Members of a cult, modeled on Aum Shinrikyo, sabotage a city's water supply, then commit mass suicide near the shores of a lake. Family members of those affected by it meet at the lake to observe the anniversary of their loved ones' deaths.
Twelve-year-old Koichi, who has been separated from his brother Ryunosuke due to his parents' divorce, hears a rumor that the new bullet trains will precipitate a wish-granting miracle when they pass each other at top speed.
Ryota is a successful workaholic businessman. When he learns that his biological son was switched with another boy after birth, he faces the difficult decision to choose his true son or the boy he and his wife have raised as their own.
This documentary follows the life of a man who has a disability which prevents him from forming new memories. The vital importance of human memory is revealed through his daily interactions with his family and the filmmakers.
A small mid-20th century social-service-style office is a waystation for the souls of the recently deceased, where they are processed before entering their personal heaven - a single happy memory re-experienced for eternity. Every Monday, a new group of recently deceased people check in, and the "social workers" in the lodge explain their situation. Once the newly-dead have identified their happiest memories, workers design and replicate each person's chosen memory, which is staged and filmed. At the end of the week, the recently deceased watch the films of their recreated happiest memories in a screening room. As soon as each person sees his or her own memory, he or she vanishes to whatever state of existence lies beyond and takes only that single memory with them. The story pays most attention to two of the "counselors," Takashi (Arata) and Shiori (Oda). Takashi has been assigned to help an old man, Ichiro (played by Naito Taketoshi), select his memory. Reviewing videotape of ...Written by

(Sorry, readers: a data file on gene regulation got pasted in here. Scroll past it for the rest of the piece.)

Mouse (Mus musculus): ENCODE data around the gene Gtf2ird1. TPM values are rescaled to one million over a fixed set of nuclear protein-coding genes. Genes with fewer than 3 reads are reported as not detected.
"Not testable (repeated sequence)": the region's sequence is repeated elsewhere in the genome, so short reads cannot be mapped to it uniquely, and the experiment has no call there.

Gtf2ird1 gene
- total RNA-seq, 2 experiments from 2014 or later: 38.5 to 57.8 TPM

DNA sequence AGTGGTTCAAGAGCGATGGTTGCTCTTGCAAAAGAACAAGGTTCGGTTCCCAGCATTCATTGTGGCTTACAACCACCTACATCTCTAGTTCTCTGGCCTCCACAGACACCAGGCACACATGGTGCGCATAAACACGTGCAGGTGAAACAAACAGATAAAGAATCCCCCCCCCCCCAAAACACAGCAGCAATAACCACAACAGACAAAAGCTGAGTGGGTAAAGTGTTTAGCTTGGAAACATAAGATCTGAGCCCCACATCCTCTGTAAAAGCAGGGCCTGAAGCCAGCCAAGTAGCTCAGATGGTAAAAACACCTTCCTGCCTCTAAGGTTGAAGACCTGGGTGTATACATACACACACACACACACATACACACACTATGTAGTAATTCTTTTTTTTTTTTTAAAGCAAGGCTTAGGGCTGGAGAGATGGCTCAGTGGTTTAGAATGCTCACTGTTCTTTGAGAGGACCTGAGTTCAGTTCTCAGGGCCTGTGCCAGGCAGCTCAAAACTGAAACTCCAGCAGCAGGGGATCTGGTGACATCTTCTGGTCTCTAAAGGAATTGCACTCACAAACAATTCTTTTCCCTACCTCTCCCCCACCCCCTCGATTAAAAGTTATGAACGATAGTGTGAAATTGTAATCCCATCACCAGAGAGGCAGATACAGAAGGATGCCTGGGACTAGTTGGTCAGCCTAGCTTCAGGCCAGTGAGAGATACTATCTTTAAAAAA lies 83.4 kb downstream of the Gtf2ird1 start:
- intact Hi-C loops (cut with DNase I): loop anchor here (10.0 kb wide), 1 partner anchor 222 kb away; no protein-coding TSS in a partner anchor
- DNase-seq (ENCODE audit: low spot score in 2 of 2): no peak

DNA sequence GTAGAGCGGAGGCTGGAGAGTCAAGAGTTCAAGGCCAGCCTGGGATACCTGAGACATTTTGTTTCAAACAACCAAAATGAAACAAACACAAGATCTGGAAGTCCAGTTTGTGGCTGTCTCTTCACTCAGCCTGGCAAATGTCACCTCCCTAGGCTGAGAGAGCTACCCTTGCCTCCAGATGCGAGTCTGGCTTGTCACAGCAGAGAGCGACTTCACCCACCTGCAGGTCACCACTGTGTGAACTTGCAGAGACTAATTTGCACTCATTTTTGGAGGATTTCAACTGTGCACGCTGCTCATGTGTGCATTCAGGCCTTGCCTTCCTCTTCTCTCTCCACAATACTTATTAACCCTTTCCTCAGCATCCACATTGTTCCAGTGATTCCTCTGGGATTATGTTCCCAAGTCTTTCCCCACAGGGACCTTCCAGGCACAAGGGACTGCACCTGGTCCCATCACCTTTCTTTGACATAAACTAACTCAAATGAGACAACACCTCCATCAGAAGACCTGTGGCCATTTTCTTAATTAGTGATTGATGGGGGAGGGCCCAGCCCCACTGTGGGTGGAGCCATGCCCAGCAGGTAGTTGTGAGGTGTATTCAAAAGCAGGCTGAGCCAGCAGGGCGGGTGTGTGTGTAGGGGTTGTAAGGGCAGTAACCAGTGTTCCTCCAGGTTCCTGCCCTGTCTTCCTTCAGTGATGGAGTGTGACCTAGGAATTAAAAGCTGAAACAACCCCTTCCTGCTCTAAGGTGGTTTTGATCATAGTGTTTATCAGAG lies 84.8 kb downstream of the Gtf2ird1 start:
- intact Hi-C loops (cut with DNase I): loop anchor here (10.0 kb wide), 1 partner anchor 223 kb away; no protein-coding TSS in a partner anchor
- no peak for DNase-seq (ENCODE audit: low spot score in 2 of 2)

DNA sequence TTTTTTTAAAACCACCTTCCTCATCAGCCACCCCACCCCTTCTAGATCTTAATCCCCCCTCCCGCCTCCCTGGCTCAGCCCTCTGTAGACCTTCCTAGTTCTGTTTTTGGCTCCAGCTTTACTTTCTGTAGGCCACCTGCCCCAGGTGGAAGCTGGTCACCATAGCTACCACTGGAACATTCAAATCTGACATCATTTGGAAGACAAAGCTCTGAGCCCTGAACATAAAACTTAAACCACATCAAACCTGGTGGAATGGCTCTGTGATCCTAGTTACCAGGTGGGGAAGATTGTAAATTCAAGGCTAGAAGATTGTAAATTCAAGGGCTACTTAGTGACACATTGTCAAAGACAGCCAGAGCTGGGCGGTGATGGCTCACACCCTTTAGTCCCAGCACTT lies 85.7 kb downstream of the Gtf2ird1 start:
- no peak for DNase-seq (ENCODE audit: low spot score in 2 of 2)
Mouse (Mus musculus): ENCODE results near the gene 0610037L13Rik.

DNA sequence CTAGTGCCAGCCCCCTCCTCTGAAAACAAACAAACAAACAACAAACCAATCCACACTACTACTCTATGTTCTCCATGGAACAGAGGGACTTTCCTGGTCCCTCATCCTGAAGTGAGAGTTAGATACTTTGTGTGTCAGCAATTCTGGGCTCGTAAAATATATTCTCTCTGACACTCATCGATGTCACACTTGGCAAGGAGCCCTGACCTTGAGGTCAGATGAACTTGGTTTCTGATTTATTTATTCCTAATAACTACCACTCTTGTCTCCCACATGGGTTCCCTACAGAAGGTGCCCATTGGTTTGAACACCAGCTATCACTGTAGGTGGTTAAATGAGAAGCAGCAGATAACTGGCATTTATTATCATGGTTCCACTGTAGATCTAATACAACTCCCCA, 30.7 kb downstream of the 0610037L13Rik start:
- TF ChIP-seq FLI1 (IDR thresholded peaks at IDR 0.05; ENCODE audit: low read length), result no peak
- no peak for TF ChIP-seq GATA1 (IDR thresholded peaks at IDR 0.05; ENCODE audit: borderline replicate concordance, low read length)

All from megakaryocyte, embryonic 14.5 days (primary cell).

Much of the action in After Life is shown as interviews conducted with the recently deceased regarding their lives. Some of these interviews were scripted, but many were done impromptu, with real people (not actors) reminiscing about their own lives. See more »
Afterlife is another film offering an answer to the unanswerable question "What happens after you die? ". Although this has been asked many times through cinema in the past, few films have answered as elegantly as Afterlife.
Directly after dying the departed are received by a group of counsellors who assist them in finding what was, for them, the most beautiful and perfect, single experience of their lives. For some the choice is easy and they are instantly able to provide the moment, which, once recreated by technicians, they remain in forever but the majority of the film concentrates upon those who are unable to find their perfect moment, and need extra help to recall past loves and lost days of their youth. The institution has the perfect means to assist this choice, with the complete life of everyone on grainy home-video, perhaps a comment on the tehcnology and recording-obsessed Japanese.
Many of the scenes are visually exceptional, especially those in the snow and everything seems very real, and, ironically, down-to-earth, especially the school building being used throughout the film giving an institutional feeling, but the interaction between the staff is where the film holds its true strength. Especially interesting is the relationship between Shiori, a newly employed worker, and Mochizuki, her mentor, which develops throughout. The film is slow to start due to the documentary style often used, but proceeds in an enveloping manner holding your attention to the end. Along with "Heaven can wait" and "Beetlejuice" this film offers another novel look at life, death and the hereafter.
The Japanese title was "Wandafuru raifu" (wonderful life, after Frank Capra) and, even though the film is dealing with death, it is a statement of how wonderful life is.
I loved this film and it stuck me stunningly and reminded me of how good films can be when they try.
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